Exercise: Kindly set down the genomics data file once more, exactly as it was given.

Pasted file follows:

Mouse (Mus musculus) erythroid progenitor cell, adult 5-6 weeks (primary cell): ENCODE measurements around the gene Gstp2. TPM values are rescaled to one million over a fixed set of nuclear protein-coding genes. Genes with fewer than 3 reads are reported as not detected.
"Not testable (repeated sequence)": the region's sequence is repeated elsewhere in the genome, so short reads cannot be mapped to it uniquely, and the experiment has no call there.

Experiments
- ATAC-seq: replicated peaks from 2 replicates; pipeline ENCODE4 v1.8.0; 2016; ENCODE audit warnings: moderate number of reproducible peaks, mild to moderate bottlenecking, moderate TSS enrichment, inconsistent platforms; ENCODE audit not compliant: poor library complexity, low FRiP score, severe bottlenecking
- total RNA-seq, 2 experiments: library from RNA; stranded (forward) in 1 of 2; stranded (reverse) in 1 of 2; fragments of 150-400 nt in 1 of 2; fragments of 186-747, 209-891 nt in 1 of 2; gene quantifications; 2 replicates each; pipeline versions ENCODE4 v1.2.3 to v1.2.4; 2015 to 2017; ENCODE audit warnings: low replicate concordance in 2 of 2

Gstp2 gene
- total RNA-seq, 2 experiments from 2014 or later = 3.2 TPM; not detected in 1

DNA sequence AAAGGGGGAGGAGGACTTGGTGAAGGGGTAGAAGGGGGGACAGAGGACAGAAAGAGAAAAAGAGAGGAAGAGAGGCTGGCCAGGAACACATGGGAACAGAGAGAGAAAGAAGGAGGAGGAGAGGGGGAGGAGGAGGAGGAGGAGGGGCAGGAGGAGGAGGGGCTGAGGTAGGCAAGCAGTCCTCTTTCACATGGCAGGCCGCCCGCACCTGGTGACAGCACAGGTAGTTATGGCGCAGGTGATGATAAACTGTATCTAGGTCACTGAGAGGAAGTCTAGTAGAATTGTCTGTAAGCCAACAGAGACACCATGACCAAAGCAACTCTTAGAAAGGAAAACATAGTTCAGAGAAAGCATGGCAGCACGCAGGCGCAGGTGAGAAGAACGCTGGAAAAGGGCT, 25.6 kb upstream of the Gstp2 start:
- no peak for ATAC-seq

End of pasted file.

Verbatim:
Mouse (Mus musculus) erythroid progenitor cell, adult 5-6 weeks (primary cell): ENCODE measurements around the gene Gstp2. TPM values are rescaled to one million over a fixed set of nuclear protein-coding genes. Genes with fewer than 3 reads are reported as not detected.
"Not testable (repeated sequence)": the region's sequence is repeated elsewhere in the genome, so short reads cannot be mapped to it uniquely, and the experiment has no call there.

Experiments
- ATAC-seq: replicated peaks from 2 replicates; pipeline ENCODE4 v1.8.0; 2016; ENCODE audit warnings: moderate number of reproducible peaks, mild to moderate bottlenecking, moderate TSS enrichment, inconsistent platforms; ENCODE audit not compliant: poor library complexity, low FRiP score, severe bottlenecking
- total RNA-seq, 2 experiments: library from RNA; stranded (forward) in 1 of 2; stranded (reverse) in 1 of 2; fragments of 150-400 nt in 1 of 2; fragments of 186-747, 209-891 nt in 1 of 2; gene quantifications; 2 replicates each; pipeline versions ENCODE4 v1.2.3 to v1.2.4; 2015 to 2017; ENCODE audit warnings: low replicate concordance in 2 of 2

Gstp2 gene
- total RNA-seq, 2 experiments from 2014 or later = 3.2 TPM; not detected in 1

DNA sequence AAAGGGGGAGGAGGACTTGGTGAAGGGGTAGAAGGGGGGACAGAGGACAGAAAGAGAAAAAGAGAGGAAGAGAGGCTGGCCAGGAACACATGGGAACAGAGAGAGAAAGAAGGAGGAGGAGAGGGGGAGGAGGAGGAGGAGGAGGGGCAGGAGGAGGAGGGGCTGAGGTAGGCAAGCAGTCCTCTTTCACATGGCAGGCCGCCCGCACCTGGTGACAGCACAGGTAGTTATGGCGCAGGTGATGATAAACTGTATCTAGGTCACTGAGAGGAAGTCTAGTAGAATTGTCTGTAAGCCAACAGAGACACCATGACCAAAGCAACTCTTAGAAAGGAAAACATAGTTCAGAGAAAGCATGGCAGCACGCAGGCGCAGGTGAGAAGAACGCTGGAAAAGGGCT, 25.6 kb upstream of the Gstp2 start:
- no peak for ATAC-seq